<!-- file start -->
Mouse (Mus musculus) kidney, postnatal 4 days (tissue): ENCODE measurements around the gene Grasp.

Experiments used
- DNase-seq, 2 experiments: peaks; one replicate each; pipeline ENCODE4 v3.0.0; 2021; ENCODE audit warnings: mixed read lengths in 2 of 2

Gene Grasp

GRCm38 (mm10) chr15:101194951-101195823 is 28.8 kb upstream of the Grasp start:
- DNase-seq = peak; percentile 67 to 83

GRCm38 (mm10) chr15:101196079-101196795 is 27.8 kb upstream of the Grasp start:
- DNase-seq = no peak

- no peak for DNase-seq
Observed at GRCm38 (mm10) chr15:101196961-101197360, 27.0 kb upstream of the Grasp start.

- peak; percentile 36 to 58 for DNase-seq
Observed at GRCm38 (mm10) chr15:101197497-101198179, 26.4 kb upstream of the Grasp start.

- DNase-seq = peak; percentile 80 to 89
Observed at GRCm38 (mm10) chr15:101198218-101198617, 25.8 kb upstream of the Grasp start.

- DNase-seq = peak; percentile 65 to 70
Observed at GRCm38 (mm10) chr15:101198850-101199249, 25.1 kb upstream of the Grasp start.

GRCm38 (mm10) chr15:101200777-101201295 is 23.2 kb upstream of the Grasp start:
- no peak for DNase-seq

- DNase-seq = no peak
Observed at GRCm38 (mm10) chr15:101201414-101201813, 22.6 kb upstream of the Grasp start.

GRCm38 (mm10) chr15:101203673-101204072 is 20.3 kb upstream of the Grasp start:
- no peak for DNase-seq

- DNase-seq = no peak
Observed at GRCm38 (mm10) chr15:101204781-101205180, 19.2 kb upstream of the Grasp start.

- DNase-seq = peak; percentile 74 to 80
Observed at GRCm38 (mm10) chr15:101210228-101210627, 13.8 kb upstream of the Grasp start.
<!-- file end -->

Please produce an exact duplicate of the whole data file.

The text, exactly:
Mouse (Mus musculus) kidney, postnatal 4 days (tissue): ENCODE measurements around the gene Grasp.

Experiments used
- DNase-seq, 2 experiments: peaks; one replicate each; pipeline ENCODE4 v3.0.0; 2021; ENCODE audit warnings: mixed read lengths in 2 of 2

Gene Grasp

GRCm38 (mm10) chr15:101194951-101195823 is 28.8 kb upstream of the Grasp start:
- DNase-seq = peak; percentile 67 to 83

GRCm38 (mm10) chr15:101196079-101196795 is 27.8 kb upstream of the Grasp start:
- DNase-seq = no peak

- no peak for DNase-seq
Observed at GRCm38 (mm10) chr15:101196961-101197360, 27.0 kb upstream of the Grasp start.

- peak; percentile 36 to 58 for DNase-seq
Observed at GRCm38 (mm10) chr15:101197497-101198179, 26.4 kb upstream of the Grasp start.

- DNase-seq = peak; percentile 80 to 89
Observed at GRCm38 (mm10) chr15:101198218-101198617, 25.8 kb upstream of the Grasp start.

- DNase-seq = peak; percentile 65 to 70
Observed at GRCm38 (mm10) chr15:101198850-101199249, 25.1 kb upstream of the Grasp start.

GRCm38 (mm10) chr15:101200777-101201295 is 23.2 kb upstream of the Grasp start:
- no peak for DNase-seq

- DNase-seq = no peak
Observed at GRCm38 (mm10) chr15:101201414-101201813, 22.6 kb upstream of the Grasp start.

GRCm38 (mm10) chr15:101203673-101204072 is 20.3 kb upstream of the Grasp start:
- no peak for DNase-seq

- DNase-seq = no peak
Observed at GRCm38 (mm10) chr15:101204781-101205180, 19.2 kb upstream of the Grasp start.

- DNase-seq = peak; percentile 74 to 80
Observed at GRCm38 (mm10) chr15:101210228-101210627, 13.8 kb upstream of the Grasp start.